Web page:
Since the second half of 2022, the international textile industry has been in an unprecedented long-term downturn. Despite the initial surge in demand after the blockade of COVID-19, the global textile industry is now facing major challenges. In a recent press release, Dr. K.V. Srinivasan, the newly elected president of the International Textile Manufacturers' Federation (ITMF), emphasized many factors that led to this economic downturn.
1. Weak demand, inflation and geopolitical tensions have caused losses.
According to the global textile industry survey conducted by ITMF in November 2023, weak demand, inflation, geopolitical tensions, fluctuation of raw material prices, rising energy costs, labor shortage and rising interest rates all explain the main reasons for the decline of the industry. It is worth noting that 76% of the respondents pointed out that weak demand is the culprit.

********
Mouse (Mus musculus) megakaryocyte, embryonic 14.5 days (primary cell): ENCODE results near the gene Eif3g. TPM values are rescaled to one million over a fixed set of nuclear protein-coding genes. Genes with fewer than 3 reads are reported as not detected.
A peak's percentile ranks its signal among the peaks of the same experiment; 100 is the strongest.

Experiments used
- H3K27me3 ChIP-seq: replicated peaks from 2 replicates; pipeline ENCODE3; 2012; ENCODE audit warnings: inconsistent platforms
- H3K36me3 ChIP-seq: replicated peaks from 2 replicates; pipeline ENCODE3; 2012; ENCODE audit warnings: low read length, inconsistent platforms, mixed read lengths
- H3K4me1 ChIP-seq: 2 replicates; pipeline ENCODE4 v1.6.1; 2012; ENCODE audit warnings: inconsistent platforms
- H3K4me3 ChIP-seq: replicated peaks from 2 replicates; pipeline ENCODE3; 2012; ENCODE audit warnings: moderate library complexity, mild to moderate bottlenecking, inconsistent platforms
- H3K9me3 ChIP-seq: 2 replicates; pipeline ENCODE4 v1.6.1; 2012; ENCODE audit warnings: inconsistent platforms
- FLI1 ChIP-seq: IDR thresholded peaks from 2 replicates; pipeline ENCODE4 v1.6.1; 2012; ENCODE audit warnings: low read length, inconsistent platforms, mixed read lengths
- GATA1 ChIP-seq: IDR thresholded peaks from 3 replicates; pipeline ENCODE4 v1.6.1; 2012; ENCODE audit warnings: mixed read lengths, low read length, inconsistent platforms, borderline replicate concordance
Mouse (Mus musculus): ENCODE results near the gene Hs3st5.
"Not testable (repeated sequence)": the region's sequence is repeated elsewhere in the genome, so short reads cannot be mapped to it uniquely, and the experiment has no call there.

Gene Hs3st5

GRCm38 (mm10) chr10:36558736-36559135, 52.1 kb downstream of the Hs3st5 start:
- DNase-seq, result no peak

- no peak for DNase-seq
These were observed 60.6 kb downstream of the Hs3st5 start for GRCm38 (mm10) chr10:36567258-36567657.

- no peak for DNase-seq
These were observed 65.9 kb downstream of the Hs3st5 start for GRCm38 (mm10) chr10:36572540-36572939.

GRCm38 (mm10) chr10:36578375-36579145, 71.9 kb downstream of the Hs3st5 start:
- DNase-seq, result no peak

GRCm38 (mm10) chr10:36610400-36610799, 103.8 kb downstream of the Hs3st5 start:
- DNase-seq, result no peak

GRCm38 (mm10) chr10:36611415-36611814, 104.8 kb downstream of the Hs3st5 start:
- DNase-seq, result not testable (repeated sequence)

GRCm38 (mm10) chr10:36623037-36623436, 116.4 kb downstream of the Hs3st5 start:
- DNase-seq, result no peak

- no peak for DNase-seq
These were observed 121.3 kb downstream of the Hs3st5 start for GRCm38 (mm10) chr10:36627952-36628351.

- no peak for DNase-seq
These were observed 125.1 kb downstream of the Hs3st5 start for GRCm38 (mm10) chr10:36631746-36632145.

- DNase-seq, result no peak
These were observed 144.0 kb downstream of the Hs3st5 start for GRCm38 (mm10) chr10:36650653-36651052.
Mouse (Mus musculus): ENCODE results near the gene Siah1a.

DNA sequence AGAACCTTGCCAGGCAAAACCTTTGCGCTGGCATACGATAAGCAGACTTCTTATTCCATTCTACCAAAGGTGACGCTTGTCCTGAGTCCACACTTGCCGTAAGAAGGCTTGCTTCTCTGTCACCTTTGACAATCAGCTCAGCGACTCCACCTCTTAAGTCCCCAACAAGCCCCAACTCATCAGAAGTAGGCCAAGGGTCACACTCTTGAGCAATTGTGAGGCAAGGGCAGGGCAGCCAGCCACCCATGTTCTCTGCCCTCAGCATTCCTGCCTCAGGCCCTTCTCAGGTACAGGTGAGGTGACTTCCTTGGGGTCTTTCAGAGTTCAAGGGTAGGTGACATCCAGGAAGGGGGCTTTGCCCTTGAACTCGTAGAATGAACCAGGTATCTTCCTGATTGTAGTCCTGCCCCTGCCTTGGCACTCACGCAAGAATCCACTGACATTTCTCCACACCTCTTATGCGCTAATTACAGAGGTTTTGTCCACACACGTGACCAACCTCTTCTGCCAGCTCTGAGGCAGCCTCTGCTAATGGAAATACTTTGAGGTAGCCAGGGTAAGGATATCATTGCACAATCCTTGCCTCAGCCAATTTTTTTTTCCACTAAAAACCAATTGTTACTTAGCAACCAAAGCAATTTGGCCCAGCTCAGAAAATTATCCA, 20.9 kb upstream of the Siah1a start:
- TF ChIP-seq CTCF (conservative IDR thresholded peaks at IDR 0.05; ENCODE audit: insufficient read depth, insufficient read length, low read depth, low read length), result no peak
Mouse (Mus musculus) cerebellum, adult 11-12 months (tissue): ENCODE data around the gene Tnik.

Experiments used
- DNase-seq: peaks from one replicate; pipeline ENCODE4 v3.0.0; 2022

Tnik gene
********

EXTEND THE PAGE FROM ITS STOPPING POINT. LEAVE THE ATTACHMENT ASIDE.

2. Contract cancellation and prospect
About 44% of the survey participants reported that orders were cancelled in the past four months, and 5% of the orders were cancelled by more than 30%. Looking ahead, 44% people expect the business situation in the next six months to be more favorable, reflecting that cautious optimism exceeds the optimism in September.
Dr. Srinivasan emphasized the negative impact on India's textile and clothing industry, and attributed it to the challenges of raw material supply, high electricity costs and policy defects. ITMF urged urgent corrective measures, including abolishing the 11% cotton import tariff, solving the quality control order (QCO) problem and solving the pricing problems related to key materials.
In a speech to the Indian government, Dr. Srinivasan urged that short-sighted policies affecting raw materials, electricity, labor and new investment should be stopped until the industry recovered. It is suggested to take financial relief measures, such as suspending loans for one year, converting short-term loans into long-term options and increasing working capital, so as to prevent textile units from becoming non-performing assets and ensure employment.
3. Competitiveness and global strategy
Although India is the second largest manufacturer of raw materials in the world, India's textile exports are still stagnant at $35 billion. Dr. Srinivasan suggested a comprehensive approach and emphasized the need to take appropriate policy measures to improve global competitiveness.
Article sourse: https://www.cncotton.com/